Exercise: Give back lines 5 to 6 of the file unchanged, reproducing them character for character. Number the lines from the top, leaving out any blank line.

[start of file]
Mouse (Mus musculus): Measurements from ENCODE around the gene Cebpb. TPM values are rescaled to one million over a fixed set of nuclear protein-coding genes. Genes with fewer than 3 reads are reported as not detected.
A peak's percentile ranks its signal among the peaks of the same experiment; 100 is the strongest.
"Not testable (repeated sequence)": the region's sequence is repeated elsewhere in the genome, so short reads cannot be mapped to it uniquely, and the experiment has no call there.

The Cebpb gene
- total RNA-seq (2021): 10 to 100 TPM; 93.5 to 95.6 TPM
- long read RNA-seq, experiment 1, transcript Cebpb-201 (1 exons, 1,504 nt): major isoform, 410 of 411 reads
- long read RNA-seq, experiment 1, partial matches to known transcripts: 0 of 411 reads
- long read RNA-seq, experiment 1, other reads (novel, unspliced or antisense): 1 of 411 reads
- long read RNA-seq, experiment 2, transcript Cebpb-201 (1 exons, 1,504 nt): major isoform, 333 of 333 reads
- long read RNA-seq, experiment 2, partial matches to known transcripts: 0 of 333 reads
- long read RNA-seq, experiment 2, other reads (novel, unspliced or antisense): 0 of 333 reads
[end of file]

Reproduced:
- total RNA-seq (2021): 10 to 100 TPM; 93.5 to 95.6 TPM
- long read RNA-seq, experiment 1, transcript Cebpb-201 (1 exons, 1,504 nt): major isoform, 410 of 411 reads